60.An examination of Councillor Atmaca’s telephone records demonstrated that he returned the Director of the landlord company’s telephone calls on 11 March 2010 (the date of the meeting) and that connections were made at 7.29 pm for four seconds and 7.38 pm for 3 minutes and 56 seconds.

61.At interview Councillor Atmaca told my investigators that the Director of the landlord company had approached him in relation to the permit:

He said to me, there was a condition on it [the permit] regarding a road to be built. And he said that ‘we’re already agreeing to the road to be built’.

So, yeah that was it … He said, ‘we’re building the road anyway as a joint venture with council,’ or something. And that was it. I mean he didn’t want anything specific from me.

62.Approximately one and a half hours after Councillor Atmaca returned the

Director of the landlord company’s telephone call, the Manager sent an email to the take-away food company saying:

[The Director of the landlord company] has made contact with the council contact and he has promised to look after it for us. Although previous promises were made before we have put undue pressure on him to have this matter dealt with as [a] priority. We have instructed him to look after all 41 conditions are [sic] not just our own5.

63.The Manager confirmed with my investigators that he had drafted and sent the above email to the take-away food company. He said:

I think that was a bad choice of words. We had spoken to – we had told [the take-away food company] that we’ve got a council contact, which had been Adem Atmaca who was helping – not helping the permit in such a way.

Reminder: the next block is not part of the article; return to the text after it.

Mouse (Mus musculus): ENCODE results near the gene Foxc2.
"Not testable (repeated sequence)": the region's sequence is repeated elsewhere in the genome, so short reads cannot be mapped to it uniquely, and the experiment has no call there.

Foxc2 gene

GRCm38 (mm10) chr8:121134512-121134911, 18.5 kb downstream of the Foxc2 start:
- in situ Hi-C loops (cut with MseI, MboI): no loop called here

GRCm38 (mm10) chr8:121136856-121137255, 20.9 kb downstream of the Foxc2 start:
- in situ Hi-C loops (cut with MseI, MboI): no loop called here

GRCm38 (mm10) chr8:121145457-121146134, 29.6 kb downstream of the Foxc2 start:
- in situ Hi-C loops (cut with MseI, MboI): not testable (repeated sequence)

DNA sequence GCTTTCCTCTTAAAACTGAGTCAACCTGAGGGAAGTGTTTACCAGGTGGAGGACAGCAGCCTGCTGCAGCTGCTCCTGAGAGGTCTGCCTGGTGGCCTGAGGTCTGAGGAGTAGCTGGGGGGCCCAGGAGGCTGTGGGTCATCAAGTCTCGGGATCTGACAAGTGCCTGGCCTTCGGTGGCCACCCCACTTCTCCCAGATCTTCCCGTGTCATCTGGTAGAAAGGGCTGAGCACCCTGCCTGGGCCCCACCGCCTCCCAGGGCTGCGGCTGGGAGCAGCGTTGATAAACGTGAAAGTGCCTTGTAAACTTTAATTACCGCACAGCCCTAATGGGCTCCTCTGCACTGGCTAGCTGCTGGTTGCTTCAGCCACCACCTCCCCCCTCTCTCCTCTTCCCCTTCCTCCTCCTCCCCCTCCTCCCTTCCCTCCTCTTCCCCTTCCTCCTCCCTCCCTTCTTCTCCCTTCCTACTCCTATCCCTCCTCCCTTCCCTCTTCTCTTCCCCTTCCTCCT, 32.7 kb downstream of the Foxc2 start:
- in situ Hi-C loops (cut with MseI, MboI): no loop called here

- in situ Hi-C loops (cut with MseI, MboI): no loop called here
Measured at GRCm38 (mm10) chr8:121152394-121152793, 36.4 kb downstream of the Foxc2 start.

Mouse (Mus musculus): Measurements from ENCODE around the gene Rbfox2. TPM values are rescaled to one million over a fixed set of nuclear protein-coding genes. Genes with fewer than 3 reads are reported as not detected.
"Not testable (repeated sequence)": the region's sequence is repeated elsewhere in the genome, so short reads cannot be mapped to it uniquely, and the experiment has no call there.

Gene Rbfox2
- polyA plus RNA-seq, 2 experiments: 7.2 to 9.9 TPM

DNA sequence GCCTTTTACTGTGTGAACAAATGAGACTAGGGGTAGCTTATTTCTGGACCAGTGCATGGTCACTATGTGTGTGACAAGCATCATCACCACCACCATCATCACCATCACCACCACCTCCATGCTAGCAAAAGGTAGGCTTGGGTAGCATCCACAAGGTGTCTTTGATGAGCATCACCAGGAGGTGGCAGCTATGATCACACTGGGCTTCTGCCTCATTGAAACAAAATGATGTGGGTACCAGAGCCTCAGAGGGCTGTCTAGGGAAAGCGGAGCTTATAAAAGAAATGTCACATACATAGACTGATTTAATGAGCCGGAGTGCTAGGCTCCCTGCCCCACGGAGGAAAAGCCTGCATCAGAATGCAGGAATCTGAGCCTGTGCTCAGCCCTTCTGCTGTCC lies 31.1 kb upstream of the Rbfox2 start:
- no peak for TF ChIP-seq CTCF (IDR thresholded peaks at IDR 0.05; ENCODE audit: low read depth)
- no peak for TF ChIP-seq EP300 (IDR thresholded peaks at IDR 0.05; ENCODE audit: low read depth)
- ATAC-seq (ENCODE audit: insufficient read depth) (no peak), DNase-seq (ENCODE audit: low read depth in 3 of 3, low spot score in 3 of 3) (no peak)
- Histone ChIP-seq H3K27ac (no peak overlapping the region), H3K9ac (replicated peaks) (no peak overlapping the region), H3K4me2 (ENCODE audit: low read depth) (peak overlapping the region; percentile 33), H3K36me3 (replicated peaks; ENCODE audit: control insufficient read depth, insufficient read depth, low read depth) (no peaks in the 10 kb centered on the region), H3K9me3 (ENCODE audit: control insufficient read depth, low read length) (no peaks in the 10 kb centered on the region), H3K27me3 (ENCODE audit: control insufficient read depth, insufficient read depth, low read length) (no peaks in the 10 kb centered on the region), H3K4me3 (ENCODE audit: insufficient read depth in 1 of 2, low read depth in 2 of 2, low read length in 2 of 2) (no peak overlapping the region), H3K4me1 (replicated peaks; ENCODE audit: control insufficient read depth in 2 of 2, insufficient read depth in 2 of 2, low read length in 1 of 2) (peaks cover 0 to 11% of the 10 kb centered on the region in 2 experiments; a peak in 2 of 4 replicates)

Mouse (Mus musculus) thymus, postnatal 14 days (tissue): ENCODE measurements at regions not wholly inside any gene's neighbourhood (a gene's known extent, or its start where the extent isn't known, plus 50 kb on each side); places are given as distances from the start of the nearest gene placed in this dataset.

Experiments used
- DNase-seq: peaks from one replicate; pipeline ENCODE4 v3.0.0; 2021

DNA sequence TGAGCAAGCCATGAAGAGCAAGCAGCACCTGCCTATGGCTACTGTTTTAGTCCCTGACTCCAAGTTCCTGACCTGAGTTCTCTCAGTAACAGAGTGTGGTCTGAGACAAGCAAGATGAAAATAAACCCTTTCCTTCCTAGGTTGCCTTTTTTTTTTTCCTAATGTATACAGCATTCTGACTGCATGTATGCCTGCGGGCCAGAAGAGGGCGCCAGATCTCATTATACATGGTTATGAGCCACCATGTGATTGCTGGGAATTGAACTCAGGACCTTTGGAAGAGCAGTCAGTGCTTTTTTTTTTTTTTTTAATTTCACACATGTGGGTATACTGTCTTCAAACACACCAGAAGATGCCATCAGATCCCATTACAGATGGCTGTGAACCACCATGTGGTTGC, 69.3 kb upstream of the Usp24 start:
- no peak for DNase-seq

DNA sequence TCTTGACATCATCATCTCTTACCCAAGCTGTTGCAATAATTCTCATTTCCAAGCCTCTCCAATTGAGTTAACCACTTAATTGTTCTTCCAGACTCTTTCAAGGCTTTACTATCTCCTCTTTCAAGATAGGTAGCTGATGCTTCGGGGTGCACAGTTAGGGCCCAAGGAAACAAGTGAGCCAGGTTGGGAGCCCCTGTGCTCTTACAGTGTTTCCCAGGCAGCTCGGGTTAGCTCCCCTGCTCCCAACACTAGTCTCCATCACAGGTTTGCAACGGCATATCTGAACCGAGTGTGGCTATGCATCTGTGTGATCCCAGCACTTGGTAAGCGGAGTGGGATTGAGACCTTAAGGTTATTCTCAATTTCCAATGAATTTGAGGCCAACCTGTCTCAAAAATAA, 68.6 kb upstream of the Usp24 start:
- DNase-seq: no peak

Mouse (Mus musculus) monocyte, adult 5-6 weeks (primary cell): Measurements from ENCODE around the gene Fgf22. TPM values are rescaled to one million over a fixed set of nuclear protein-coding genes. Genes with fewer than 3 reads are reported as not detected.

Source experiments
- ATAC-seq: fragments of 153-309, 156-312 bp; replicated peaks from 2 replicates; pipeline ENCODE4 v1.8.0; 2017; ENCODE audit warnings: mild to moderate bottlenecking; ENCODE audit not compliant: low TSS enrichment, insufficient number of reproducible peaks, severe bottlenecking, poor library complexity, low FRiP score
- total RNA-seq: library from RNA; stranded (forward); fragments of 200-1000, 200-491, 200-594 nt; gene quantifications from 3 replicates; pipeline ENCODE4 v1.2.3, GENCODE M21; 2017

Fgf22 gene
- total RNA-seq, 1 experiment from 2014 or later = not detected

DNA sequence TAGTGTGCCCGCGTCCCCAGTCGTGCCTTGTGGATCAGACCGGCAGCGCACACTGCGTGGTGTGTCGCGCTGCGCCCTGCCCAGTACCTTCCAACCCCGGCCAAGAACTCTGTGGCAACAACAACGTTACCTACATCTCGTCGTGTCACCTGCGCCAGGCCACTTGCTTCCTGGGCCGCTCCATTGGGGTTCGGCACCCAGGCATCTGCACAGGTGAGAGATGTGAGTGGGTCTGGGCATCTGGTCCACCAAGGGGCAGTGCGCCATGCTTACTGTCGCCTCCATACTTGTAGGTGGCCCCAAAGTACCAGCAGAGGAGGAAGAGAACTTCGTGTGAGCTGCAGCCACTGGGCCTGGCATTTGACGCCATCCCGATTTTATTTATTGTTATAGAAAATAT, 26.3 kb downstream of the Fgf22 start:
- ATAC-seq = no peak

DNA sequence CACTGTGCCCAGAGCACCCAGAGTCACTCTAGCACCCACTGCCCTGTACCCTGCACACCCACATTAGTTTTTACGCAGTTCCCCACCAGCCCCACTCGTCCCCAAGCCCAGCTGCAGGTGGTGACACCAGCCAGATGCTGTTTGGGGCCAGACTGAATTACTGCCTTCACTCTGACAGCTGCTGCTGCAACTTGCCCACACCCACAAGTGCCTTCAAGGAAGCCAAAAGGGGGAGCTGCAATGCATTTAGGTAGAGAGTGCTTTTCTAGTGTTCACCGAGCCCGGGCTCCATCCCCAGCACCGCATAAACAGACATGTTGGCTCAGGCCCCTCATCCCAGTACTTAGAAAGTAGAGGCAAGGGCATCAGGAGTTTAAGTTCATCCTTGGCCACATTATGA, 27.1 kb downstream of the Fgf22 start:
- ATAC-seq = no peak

Talking to the person that’s responsible to say, ‘hey, you know you’ve got this pile here. Can you look at this one first?’ You know or something like

– something of that nature. But [in] no way paying Adem to, you know – I don’t know, clear it or whatever, or what have you.

5This email is set out in full at Appendix 2.

whether a benefit was received to modify a planning permit

 

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64.In response to my preliminary concerns, the Manager said:

My comment … confirms that it was a bad choice of words, and what I merely wanted to explain to [the take-away food company] in my email is that we had made contact with our council contact Adem Atmaca and he was helping [his emphasis] ensure that the matter was being looked after by the responsible council member within Hume City Council whom was engaged to look after the permit. You can certainly understand that council is a very busy place and they have an array of permits to issue. I wanted councillor Adem to put this permit to the urgent attention of the responsible officer. I wanted to portray urgency in my email to [the take- away food company] as both myself and [the Director of the landlord company] had a fear that we were going to lose our tenant because the permit application had been going on for quite some time so I added the comments “he promises to look after it for us” and “we have put undue pressure on him” in the hope to convey to [the take-away food company] (our tenant) that a resolution was imminent.

65.Councillor Atmaca also said:

the email by [the Manager] is hearsay to the extent that it relates to me. It has no logical relevance or weight.

the comments by [the Manager] are again hearsay, in circumstances where he does not even purport to have first-hand knowledge of the information relating to me.

66.Councillor Atmaca told my officers that after speaking with the Director of the landlord company, he approached a City of Hume Director. He said: